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The Coming of the Telemarkings - Chippewa County, Minnesota

J. K. Johnson, The History of Big Bend Township, Chippewa County, Minnesota, 1929, pp.11-13.

Submitted by Helen Steele


Hans P. Blom emigrated with his family from Kviteseid,Telemarken, Norway, in the year 1854, arriving at Whitewater, Wisconsin during the latter part of August the same year. Two years later he, with several other families moved into Minnesota and bought a farm at Highland Prairie in Fillmore County.

In May 1869, having had glowing reports of the fertile lands in the Minnesota Valley then open to homestead entry, he sold his Fillmore county farm and prepared to move westward again. Several of his neighbors, having been smitten with Horace Greeley's advice "to go west," decided to make the trip in company with Mr. Blom. Accordingly a caravan consisting of several covered wagons, or prairie schooners as they were called, was made ready for the trip to the "Promised Land."

One bright, sunshiny day in June the start was made: they "gee'd" and "hawed" and swung the whip over the oxen and made up the motive power for the trip. Eventually the crooked trails that had been followed for several miles became less and less noticeable and soon they were out on the treeless and trackless prairie wigwagging their way westward, and ever westward. The land seeking company consisted of the following persons with their families: Hans P. Blom, Gunder H. Blom, Paul H. Blom, C. T. Blom (Christopher), Anders Ness, Andreas, Ness and Ole H. Blom, the minor son of the first named.

On America's Independence Day-July 4th -the caravan came to a halt near the east bank of the Chippewa River "somewhere several hundred miles from the old home in Fillmore." The next day a reconnoitering party was made up and the quest for homes began. Hans P. Blom bought the "rights" to a quarter section in 34, held by Sondov Aleckson for his brother. Gunder Blom staked a claim-the SW¼ in section 26, Paul Blom the SE¼ in section 22, C. T. Blom the SE¼ of section 26, Anders Ness the NW¼ and Andreas Ness sold to Isaac Syftestad. Ole Blom, being too young to make homestead entry at that time, returned in the fall to Forest City, Iowa, where he remained till in the fall of 1871 when he again came to Big Bend. In the meantime C.T. Blom had relinquished 80 acres of his holdings as 80 acres was all that anyone could get under the homestead laws at that time. Although only 20 years old at the time, Ole Blom filed on the N½ of the SE¼. But nobody knew his age and he "got by" with it. Tollef Storaaslie filed in the NE¼ of section 22, but traded his claim in 1872 to John Folkestad for a farm in Freeborn county and went back there to make his permanent home. Jens Oftelie located on the NW¼ of section 22, but sold a few years later and went to Waseca county, his original American home.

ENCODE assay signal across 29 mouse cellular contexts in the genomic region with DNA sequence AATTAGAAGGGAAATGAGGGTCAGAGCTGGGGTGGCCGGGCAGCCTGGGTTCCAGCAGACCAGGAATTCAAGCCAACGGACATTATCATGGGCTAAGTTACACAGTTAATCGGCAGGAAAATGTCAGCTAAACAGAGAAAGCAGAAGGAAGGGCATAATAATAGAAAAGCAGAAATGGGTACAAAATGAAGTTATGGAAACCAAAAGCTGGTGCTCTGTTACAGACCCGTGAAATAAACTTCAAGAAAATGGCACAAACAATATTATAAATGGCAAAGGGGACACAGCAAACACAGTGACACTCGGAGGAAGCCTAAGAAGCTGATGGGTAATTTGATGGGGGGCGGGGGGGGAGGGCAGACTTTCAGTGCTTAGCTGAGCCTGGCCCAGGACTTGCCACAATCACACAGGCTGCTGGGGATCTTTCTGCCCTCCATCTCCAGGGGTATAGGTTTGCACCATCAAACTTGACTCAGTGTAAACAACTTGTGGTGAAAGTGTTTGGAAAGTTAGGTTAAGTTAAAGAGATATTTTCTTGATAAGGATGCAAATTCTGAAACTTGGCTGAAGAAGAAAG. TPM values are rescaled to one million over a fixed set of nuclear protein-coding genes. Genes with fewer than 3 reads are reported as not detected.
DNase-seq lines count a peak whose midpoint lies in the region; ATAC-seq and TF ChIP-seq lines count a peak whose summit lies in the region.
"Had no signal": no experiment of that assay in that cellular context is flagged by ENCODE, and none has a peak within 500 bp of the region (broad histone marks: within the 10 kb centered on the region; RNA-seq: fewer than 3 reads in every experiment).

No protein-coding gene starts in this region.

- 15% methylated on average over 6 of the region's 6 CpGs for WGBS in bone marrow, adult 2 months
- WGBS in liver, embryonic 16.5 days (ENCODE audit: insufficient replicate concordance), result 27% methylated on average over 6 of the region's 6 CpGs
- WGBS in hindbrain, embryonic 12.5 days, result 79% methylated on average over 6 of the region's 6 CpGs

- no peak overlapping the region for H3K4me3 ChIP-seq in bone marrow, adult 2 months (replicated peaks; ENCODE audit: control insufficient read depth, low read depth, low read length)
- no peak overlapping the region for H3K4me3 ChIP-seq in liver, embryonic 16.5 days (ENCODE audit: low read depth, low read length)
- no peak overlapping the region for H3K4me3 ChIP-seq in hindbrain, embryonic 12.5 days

In 1871 Ole Storaaslie located on the NE¼ of section 14, but sold his claim the same year to Lars Halvorson who had just arrived in Big Bend. Mrs. Storaalie was also from Highland Prairie in Fillmore county. John Toxen and Henry Olson located in section 24 in 1871. John Sandland Located in section 24 in 1873. G .(Gilmore) P. Blom, a brother of Hans P. Blom, located in section 32 ( he was a Civil War vet), Kjostov Knutson in 28, Hans Nordby and Frans Carlson in section 20. All these were from Highland Prairie and came in the early part of 1870.

The above make up almost all of the "Telemarkings" that came to Big Bend in the later part of the Sixties and the early part of the Seventies. Most of them had been neighbors in Norway, where they were born, and they had been neighbors in Fillmore county before coming to Big Bend. In the "Bygd" of Kviteseid, Telemarken, their ancestry can be traced back many hundreds of years.


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